Members of WOZA © AP
Four members of the Zimbabwe group Women of Zimbabwe Arise (WOZA) were arrested and detained today after taking part in a peaceful demonstration outside of the Meikles hotel in Harare. The WOZA members are believed to have been seriously injured after they were allegedly beaten by police at the demonstration. The arrests and beatings of these human rights defenders occurred while the Secretary General of Amnesty International, Irene Khan, was in Harare on the final day of a fact-finding mission to Zimbabwe. Amnesty International has been informed that police accused the WOZA members of demonstrating in front of International visitors in order to embarrass the government and understands that this is why they were arrested. The four WOZA members, who are currently detained at Harare Central police station, have allegedly been denied access to medical care by the Law and Order section of the Zimbabwe Republic Police. Another demonstration in Bulawayo was was violently broken up by police on Wednesday.
We hope to have ways for people to take action available soon. Meanwhile, read more about the WOZA case and take general action.
Following disputed elections in Moldova, human rights defenders find themselves increasingly under threat. In addition to organizers of peaceful protests, several civil society organizations, including Amnesty International, are now being targeted in an intimidation campaign from the government.
These organizations have received letters from the Ministry of Justice, dated April 16, asking each to explain its position on the riots and any measures taken by them to prevent and stop the violence. Some of the organizations are claiming that this is a “call to statements of loyalty”. The majority of these organizations have also received subpoenas from their local tax inspectorates asking them to submit financial reports for 2008 and 2009, and identify their sources of income and expenditure. Furthermore, on April 28, representatives from the local tax inspectorate visited the Amnesty International office in Moldova, requesting that the organization provide all consultants’ contracts for 2008 and 2009 as well as a copy of the list of paid members and all their passport details. This creates a grave concern for the protection of human rights and human rights defenders in Moldova, which should be guaranteed under the UN Declaration on Human Rights Defenders.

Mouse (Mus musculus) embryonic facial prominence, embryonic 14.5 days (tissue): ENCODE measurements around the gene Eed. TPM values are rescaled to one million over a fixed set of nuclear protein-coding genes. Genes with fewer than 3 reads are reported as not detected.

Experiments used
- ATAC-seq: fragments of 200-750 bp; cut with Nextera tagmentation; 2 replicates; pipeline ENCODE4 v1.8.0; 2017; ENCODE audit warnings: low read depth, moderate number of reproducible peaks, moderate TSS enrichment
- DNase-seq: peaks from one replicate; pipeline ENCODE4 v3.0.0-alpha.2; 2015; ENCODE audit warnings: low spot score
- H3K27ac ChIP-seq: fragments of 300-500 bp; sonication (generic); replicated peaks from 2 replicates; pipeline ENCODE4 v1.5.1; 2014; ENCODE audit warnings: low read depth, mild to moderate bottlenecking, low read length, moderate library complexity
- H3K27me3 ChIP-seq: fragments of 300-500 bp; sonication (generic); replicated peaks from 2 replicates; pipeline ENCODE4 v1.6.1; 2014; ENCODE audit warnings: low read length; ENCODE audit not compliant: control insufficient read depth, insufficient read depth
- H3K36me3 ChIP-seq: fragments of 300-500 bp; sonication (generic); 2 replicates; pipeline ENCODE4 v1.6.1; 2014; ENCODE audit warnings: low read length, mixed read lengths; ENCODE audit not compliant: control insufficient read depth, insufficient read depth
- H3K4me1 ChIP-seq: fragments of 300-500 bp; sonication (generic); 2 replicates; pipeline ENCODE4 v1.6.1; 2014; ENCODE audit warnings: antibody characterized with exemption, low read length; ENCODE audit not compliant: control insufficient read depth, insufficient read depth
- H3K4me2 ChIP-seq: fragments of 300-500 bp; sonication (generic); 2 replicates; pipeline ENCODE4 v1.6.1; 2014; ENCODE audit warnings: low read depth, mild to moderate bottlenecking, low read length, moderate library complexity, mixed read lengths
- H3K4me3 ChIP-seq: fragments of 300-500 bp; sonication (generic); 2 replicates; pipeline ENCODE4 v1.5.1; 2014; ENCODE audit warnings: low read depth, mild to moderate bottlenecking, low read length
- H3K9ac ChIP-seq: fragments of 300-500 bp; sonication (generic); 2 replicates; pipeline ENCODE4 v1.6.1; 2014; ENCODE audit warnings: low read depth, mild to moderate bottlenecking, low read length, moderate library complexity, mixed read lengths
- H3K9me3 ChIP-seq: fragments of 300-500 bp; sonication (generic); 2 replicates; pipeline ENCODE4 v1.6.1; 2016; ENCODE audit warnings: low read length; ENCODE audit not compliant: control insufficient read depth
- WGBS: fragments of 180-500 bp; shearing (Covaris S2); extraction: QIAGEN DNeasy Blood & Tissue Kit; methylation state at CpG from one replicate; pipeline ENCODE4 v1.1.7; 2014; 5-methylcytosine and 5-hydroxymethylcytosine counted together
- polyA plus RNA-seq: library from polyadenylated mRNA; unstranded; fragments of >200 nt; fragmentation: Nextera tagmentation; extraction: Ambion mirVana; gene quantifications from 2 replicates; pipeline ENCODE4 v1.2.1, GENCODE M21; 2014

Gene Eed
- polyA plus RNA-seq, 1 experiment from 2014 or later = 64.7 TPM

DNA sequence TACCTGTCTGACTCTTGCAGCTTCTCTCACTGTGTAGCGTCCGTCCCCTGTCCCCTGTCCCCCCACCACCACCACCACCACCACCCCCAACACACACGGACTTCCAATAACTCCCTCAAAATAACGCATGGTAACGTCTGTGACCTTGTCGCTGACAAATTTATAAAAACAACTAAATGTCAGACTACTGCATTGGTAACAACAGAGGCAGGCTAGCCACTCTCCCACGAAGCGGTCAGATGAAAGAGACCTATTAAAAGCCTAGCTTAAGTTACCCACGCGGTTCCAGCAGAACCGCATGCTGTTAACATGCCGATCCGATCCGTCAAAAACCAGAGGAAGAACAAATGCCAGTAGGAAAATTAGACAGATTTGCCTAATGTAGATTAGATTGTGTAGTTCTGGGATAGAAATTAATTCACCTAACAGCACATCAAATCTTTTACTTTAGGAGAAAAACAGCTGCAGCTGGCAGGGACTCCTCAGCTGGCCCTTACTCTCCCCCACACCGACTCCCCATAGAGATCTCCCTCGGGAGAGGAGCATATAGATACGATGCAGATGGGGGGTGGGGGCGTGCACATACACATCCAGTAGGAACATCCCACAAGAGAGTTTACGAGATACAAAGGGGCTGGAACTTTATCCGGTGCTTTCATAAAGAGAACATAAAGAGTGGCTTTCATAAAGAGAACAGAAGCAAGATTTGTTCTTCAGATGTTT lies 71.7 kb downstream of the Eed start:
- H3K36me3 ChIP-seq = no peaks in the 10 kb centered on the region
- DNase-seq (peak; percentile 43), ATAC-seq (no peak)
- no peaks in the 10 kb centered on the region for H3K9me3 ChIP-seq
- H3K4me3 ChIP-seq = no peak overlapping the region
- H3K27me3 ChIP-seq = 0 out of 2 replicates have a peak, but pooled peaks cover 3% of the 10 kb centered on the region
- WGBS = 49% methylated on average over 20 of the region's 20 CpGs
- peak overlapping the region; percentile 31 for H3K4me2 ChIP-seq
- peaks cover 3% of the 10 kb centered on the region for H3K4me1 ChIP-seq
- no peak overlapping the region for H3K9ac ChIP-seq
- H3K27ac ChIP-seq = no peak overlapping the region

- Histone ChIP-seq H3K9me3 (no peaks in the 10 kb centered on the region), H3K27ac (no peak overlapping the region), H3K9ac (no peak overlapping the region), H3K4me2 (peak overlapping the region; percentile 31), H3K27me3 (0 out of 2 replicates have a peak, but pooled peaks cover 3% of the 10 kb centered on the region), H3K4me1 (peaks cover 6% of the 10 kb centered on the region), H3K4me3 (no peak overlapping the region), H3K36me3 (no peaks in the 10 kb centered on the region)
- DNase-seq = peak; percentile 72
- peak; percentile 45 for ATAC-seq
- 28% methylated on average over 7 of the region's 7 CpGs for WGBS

Nicola Duckworth, AI’s Europe and Central Asia program director, made the following statement:
The Moldovan authorities are failing in their duty to ensure that human rights activists are able to carry out their work unhindered and to protect them against any violations of their rights, as stated in the U.N. Declaration on Human Rights Defenders
Members of WOZA © AP
Jenni Williams, founder and activist in the human rights organization Women of Zimbabwe Arise (WOZA) faces trial next week for her role in a protest on October 16, 2008. Jenni was arrested and detained for “disturbing the peace” even though the protest was a peaceful demonstration demanding that the government provide necessary food aid. Police used excessive force to break up the peaceful protest of over 200 people, and Jenni was arbitrarily arrested with Magodonga Mahlangu, another WOZA activist. After being granted bail and released on November 6, 2008, Jenni’s trial has been postponed three times, leaving her in a legal limbo for months. On Thursday, she goes to trial to determine whether she will be imprisoned again–a pattern for human rights defenders in Zimbabwe as the government tries to silence opposition to its authority. Support Jenni Williams and the WOZA activists in their fight for human rights in Zimbabwe!